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- ItemConsensus statement of the management of severe, difficult-to-treat atopic dermatitis in adults and adolescents in South Africa and the role of biologics(Allergy Society of South Africa (ALLSA), 2021-09) Kannenberg, Susanna M; Karabus, Sarah J; Levin, Michael; Mabelane, Tshegofatso; Manjra, Ahmed I; Pillay, Lushen; Raboobee, Noufal; Singh, Rajendrakumar; Van Niekerk, André; Weiss, Robert; Visser, Willem IThe first biological agent for treatment of moderate-to-severe atopic dermatitis (AD), dupilumab, has recently been introduced to South Africa and guidance is required as to its place in therapy. Consequently, an expert panel was convened to reach consensus on 14 statements relevant to contemporary management of AD and the use of dupilumab. In summary, the objectives of therapy are to reduce skin inflammation and pruritus, restore skin-barrier function, avoid lfares, and improve quality of life. Useful comprehensive scoring tools to assess severity of AD and guide decisions to step up from topical to systemic therapy (including to a biologic agent), include SCORing Atopic Dermatitis (SCORAD), Eczema Area and Severity Index (EASI) and Dermatology Life Quality Index (DLQI). In addition, a photographic record of pre-treatment and follow-up assessments is helpful. When systemic therapy is required, options include cyclosporin, which should be limited to short-term use, and off-label use of methotrexate. Systemic corticosteroids should be considered only in short courses for rescue therapy in the event of flares. New classes of medication for the treatment of moderateto-severe AD are in various stages of development. The two most prominent classes of new therapies are biologics and small molecules. Dupilumab is the first fully humanised monoclonal antibody (MAB) biologic approved for the treatment of moderate-to-severe AD. It is an effective and well-tolerated, long-term treatment and has a favourable safety profile.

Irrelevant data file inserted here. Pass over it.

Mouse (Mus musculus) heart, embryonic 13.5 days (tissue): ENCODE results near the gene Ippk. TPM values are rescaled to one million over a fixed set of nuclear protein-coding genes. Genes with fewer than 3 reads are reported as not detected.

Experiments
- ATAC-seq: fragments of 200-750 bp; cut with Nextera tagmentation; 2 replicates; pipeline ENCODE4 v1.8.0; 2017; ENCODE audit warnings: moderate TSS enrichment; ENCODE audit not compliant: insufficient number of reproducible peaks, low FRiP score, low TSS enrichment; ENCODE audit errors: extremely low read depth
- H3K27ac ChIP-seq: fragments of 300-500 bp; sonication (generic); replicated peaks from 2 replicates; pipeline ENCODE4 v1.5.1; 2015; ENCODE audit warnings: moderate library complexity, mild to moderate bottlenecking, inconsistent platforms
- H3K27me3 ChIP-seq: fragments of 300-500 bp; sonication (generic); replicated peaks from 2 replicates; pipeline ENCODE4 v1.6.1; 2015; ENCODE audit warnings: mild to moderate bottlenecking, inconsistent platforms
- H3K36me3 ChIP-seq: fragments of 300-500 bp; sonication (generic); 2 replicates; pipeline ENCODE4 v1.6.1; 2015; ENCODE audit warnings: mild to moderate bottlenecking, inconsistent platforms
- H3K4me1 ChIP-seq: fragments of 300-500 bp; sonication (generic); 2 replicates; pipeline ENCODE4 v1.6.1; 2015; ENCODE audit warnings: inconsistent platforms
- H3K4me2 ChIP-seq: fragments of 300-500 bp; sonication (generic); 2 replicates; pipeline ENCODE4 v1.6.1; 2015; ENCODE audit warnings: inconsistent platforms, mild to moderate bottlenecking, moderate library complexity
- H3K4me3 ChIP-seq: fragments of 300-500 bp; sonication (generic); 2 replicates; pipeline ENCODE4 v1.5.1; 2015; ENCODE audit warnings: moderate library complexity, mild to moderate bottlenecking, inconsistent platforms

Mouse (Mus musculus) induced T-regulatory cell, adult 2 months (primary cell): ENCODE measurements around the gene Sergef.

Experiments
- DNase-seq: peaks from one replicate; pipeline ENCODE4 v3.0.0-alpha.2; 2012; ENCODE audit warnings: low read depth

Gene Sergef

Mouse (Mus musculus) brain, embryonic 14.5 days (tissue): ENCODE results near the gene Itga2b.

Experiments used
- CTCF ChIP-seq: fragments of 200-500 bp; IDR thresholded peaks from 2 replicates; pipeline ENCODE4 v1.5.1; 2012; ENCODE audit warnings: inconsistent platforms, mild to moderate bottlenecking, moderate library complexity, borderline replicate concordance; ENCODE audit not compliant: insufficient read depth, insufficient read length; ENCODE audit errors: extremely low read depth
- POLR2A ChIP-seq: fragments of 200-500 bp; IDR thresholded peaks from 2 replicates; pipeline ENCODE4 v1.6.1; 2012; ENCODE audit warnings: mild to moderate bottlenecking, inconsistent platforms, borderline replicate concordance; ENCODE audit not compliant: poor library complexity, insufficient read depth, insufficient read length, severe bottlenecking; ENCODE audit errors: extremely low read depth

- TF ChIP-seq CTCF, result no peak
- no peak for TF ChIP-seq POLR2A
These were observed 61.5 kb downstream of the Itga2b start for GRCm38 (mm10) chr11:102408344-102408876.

- ItemAn analysis of biopsies for suspected skin cancer at a tertiary care dermatology clinic in the Western Cape province of South Africa(Hindawi, 2020) De Wet, Johann; Steyn, Minette; Jordaan, Henry F.; Smith, Rhodine; Claasens, Saskya; Visser, Willem I.Background. Skin cancer is a growing health concern worldwide. It is the most common malignancy in South Africa and places a large burden on the public healthcare sector. There is a paucity of published scientific data on skin cancer in South Africa. Objectives. To report the findings of biopsies performed in patients with suspected skin cancer attending the Tygerberg Academic Hospital (TAH) Dermatology outpatient department (OPD) in the Western Cape Province of South Africa. Methodology: A retrospective chart review identified all patients who underwent a biopsy for a suspected skin cancer diagnosis between September 2015 and August 2016 at the TAH dermatology OPD. Results. A total number of 696 biopsies from 390 participants were identified, of which 460 were histologically confirmed as malignant lesions. The proportion of clinically suspected skin cancers that were histologically confirmed as cancer was 68%. The most commonly occurring malignancies were basal cell carcinoma (BCC) (54.8%), squamous cell carcinoma (SCC) (18.9%), squamous cell carcinoma in-situ (SCCI) (8.0%), Kaposi’s sarcoma (KS) (6.7%), malignant melanoma (MM) (6.1%), and keratoacanthoma (KA) (4.6%). The number needed to treat (NTT) for all cancers diagnosed and for MM was 1.5 and 4 respectively. BCC (89.3%) and KS (67.7%) was the most common skin cancer in the white and black population respectively. The ratio of BCC to SCC was 2.03. Conclusion. This study provides valuable scientific data on the accuracy of skin cancer diagnosis, distribution and patient demographics in the Western Cape Province of South Africa, on which further research can be based. The study highlights the burden of skin cancer on this specific population group and calls for standardised reporting methods and increased surveillance of skin cancers.